Apple said on Tuesday that its latest iPhones will be produced from recycled rare earth materials, as part of a stronger environmental initiative that also has geopolitical implications.
Announced as part of a series of sustainability actions, Apple said the move builds on previous initiatives, including its commitment to become “100% carbon neutral” in all aspects of its business. .
Apple Chief Environmental Officer Lisa Jackson told an online event announcing the new iPhone 12 handsets that “for the first time, we are using 100% recycled rare earth elements in all magnets. , including camera, haptics and MagSafe (connectors) “.
The announcement comes amid growing concerns over e-waste from billions of smartphones as consumers switch to new models, and with growing political tensions over rare earth materials needed by many electronic devices.
Activists have expressed concerns about the environmental impact of rare earth mining, and some of the materials come from countries named for labor and human rights violations.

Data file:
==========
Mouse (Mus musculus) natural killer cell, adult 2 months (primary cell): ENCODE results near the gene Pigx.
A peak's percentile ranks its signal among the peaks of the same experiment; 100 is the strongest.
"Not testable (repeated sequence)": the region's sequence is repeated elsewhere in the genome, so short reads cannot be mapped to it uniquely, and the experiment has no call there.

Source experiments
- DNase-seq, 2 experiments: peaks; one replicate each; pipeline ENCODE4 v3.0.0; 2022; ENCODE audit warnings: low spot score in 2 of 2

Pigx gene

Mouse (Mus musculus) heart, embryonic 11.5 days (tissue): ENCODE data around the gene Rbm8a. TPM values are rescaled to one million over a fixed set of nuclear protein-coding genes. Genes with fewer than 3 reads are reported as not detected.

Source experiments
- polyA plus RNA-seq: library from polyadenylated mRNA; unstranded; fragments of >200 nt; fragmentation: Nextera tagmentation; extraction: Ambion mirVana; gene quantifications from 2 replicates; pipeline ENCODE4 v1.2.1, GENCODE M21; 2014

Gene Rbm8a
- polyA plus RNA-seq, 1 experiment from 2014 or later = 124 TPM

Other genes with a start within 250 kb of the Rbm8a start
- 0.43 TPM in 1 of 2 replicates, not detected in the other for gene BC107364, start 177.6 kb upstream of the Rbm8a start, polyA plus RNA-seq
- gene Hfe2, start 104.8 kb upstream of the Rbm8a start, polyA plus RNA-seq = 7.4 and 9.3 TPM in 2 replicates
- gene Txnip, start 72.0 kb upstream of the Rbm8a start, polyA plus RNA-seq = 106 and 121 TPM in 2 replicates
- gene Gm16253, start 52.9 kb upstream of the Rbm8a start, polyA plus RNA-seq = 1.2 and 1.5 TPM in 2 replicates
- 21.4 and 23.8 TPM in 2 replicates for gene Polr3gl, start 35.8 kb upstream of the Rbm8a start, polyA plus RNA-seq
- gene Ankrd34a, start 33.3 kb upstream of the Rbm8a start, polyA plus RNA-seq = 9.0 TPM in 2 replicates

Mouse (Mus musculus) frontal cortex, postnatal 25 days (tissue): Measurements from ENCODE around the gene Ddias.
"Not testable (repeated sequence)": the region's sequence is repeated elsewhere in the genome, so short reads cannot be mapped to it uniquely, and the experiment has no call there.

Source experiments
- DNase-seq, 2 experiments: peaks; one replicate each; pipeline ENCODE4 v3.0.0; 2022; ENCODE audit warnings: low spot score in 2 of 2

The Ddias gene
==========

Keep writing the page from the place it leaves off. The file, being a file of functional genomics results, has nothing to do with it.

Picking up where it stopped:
China, the scene of fatal mining accidents, has been in the spotlight for its dumping of toxic waste in Baotou, Inner Mongolia, as Beijing boosts global production of rare earth elements.
Amid China-U.S. Trade tensions, China has threatened to cut off supplies of some items, raising fears of shortages.
According to the US Geological Survey, China has the largest deposits of rare earths in the world, with 44 million tonnes of reserves. Vietnam and Brazil each have 22 million tonnes.
Difficulties with American deposits have twice forced the closure of the only American mine, in Mountain Pass, California. Refining capacity is limited outside of China, analysts said.
Apple has also said it won’t include headphones or power adapters with the latest iPhones because most customers already own them. This will reduce manufacturing and make the boxes lighter to ship.
Jackson said the move was part of Apple’s efforts “to reduce waste and use less materials.”
Apple pledged in July to be carbon neutral across all of its businesses, including its manufacturing supply chain, by 2030, in a stepped-up effort to tackle climate change.
The tech giant, which is already carbon neutral for its corporate operations, said the move would have no climate impact for all of its devices sold.
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